Equal Employment Opportunity Commission Study Shows Few Employees Take Formal Action in Workplace Harassment Cases
No Sexual Harassment Complaints are not a True Indication of a Harassment Free Work Environment.
Even in the midst of the recent awareness generated by the #MeToo Movement, employees still seem to face an undue amount of pressure to overlook workplace harassment. Only 30% of employees who experience harassment take any sort of formal action – whether internal to the company or external – according to a study published by the Equal Employment Opportunity Commission of the United States (EEOC).
The EEOC’s Select Task Force on the Study of Harassment in the Workplace conducted a 18-month study on taking formal action in harassment cases. During this time, the Task Force interviewed over 30 witnesses who provided public comments on “Transforming #MeToo Into Harassment-Free Workplaces” alongside a program of formal academic study. LEARN MORE
The findings of the Task Force were as follows.
- Workplace harassment is a persistent problem that goes unreported a majority of the time. 75% of surveyed individuals who experienced harassment never reported the incident, even informally, to anyone else.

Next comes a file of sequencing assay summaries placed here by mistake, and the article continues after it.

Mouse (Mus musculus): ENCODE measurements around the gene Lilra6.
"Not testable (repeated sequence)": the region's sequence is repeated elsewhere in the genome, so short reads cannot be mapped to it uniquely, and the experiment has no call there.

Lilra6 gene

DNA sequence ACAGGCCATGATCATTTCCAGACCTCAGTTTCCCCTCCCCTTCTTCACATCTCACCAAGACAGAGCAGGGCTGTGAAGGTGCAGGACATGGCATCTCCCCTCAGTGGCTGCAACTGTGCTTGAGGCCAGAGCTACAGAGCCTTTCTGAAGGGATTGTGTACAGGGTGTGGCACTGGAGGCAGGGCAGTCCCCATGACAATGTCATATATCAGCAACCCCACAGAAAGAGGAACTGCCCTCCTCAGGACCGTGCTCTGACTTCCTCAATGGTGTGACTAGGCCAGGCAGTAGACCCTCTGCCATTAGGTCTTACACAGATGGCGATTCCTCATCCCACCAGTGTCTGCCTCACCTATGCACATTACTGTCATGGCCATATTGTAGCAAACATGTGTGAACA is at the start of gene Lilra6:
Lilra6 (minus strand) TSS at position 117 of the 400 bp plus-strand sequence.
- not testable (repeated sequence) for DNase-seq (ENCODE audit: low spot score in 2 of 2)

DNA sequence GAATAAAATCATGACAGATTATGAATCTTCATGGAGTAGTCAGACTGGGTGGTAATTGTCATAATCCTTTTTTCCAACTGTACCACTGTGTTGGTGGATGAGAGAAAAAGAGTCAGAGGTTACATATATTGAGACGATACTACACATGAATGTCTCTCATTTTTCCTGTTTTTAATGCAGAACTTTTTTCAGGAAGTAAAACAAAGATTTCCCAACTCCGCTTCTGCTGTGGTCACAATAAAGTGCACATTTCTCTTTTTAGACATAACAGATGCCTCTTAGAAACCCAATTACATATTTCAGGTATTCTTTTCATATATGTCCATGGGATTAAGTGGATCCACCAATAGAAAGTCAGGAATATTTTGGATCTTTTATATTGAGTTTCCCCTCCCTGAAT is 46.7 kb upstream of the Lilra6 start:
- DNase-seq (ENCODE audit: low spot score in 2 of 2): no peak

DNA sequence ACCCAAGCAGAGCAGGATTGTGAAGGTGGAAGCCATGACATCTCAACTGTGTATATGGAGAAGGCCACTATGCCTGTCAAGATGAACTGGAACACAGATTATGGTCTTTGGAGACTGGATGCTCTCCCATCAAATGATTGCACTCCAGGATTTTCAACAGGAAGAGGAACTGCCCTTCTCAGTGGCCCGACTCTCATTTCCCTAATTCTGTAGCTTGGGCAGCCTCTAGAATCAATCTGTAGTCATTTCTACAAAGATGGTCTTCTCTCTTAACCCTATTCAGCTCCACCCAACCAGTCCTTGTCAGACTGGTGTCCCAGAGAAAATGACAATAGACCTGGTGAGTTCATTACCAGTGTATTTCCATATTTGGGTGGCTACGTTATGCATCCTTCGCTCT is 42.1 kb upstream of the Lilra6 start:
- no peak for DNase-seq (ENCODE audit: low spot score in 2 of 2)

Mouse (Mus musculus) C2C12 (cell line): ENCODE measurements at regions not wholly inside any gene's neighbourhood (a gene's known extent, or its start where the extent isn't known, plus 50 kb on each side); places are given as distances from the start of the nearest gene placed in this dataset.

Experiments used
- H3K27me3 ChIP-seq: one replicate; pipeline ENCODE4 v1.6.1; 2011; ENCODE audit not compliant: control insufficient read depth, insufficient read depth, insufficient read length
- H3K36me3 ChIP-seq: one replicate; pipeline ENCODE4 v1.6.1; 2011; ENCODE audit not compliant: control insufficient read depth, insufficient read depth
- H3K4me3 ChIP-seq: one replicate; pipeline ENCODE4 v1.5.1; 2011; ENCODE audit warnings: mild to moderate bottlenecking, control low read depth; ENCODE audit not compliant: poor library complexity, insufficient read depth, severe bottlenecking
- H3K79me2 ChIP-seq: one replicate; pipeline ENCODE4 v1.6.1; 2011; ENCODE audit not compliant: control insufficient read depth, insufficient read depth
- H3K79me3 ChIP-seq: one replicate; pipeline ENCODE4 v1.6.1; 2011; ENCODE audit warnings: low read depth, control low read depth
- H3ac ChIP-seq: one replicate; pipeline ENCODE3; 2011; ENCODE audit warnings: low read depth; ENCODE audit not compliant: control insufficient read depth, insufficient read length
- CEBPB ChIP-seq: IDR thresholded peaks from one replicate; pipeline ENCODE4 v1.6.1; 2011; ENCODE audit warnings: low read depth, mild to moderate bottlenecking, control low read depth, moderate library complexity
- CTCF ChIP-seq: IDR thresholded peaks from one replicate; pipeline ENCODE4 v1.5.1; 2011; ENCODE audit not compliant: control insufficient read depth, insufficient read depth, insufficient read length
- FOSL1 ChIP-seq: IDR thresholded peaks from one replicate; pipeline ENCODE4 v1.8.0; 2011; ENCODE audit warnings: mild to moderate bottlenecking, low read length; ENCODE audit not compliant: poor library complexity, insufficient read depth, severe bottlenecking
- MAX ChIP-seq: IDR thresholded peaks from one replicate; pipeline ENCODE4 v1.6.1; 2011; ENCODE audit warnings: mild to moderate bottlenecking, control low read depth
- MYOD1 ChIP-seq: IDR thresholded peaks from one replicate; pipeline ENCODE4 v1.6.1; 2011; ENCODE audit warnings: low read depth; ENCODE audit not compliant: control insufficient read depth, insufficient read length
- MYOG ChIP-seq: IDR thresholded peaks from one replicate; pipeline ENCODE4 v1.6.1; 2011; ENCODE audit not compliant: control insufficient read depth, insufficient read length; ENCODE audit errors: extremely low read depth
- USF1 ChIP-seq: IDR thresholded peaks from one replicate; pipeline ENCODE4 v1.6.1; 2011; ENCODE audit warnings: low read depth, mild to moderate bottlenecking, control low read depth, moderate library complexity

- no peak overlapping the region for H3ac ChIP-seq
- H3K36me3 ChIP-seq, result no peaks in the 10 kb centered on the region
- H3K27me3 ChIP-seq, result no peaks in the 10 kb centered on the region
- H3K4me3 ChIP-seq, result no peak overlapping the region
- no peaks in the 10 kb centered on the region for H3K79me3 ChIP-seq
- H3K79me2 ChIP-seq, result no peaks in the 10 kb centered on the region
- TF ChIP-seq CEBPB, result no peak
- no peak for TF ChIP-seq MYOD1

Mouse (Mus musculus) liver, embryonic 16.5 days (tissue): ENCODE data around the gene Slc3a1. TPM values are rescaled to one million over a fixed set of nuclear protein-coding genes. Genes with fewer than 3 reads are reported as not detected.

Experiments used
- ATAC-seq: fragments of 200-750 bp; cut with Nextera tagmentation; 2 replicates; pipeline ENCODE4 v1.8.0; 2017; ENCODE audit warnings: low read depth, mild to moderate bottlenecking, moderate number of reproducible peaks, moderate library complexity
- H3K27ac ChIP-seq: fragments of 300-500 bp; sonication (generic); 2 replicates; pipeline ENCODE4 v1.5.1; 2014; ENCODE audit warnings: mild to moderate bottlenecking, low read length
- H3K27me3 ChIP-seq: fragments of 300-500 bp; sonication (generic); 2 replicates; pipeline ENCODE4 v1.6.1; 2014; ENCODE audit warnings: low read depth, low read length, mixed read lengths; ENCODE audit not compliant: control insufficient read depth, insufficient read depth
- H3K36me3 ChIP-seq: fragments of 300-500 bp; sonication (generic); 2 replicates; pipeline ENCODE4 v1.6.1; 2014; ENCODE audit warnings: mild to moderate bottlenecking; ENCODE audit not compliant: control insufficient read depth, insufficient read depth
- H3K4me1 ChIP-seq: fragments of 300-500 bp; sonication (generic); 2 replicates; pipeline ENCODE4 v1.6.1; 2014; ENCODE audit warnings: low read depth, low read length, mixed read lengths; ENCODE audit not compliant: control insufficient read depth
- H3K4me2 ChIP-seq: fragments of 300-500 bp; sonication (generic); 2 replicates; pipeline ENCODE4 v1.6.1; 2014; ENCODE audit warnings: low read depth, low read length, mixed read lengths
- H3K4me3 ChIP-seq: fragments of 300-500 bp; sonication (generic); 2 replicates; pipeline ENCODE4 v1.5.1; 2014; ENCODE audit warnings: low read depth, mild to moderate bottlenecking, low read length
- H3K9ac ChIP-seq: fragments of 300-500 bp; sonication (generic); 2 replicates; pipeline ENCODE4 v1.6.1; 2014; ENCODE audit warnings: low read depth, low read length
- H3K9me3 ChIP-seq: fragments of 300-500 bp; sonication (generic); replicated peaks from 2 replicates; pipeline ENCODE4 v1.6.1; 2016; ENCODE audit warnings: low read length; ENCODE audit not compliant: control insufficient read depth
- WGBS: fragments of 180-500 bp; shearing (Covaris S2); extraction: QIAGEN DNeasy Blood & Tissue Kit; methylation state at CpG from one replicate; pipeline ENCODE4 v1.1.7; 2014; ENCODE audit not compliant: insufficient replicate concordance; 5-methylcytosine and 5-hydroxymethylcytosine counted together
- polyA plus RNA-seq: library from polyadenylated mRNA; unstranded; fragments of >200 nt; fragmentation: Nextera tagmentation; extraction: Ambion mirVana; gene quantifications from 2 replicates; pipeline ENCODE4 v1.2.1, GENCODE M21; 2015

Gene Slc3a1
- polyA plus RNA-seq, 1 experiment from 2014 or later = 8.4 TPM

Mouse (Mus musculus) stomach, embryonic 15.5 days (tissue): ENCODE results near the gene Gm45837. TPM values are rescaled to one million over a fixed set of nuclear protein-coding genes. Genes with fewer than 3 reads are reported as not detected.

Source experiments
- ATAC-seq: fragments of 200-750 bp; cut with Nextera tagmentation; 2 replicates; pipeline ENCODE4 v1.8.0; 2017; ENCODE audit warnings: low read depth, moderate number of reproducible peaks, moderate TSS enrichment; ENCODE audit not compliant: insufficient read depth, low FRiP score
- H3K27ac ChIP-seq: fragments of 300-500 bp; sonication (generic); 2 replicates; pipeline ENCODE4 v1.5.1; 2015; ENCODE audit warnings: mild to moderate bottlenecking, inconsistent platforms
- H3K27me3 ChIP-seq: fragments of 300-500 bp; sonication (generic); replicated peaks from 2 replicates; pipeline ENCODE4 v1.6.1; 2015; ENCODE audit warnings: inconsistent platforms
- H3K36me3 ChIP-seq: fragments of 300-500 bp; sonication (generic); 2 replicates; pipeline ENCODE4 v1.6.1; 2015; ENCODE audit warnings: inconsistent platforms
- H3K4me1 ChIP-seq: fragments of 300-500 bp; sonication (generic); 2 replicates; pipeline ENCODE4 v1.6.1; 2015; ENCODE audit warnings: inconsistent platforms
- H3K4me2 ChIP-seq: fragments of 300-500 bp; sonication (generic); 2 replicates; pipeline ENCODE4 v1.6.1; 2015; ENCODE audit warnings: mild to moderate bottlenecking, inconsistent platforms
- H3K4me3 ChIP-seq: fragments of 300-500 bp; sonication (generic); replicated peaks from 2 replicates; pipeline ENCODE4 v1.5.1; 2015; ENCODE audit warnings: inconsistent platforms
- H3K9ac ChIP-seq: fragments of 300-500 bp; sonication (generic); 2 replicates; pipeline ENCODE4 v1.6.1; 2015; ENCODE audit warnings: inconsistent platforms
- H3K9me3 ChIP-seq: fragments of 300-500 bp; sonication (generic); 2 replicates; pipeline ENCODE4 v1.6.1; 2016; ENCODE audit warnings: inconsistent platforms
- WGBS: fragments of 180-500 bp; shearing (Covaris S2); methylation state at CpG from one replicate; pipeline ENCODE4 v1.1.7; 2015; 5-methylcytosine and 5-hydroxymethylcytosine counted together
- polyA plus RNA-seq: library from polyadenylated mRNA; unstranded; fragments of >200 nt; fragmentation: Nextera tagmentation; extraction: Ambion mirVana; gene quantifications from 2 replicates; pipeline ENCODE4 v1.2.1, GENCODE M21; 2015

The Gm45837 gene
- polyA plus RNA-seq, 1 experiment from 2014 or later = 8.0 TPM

- Sexual harassment is a liability for businesses, even at this low rate of reporting. The EEOC itself recovered $164.5 million from businesses in cases involving harassment.
- The EEOC considers the problem a top down issue that must be fixed from upper management first. Training is an essential aspect of changing company culture in this direction, as are the methods of training employed to render that change.
Finally, the EEOC report delivers specific tools and recommendations for designing corporate sexual harassment training policies and training curricula as well as viable investigation procedures and methods of accountability.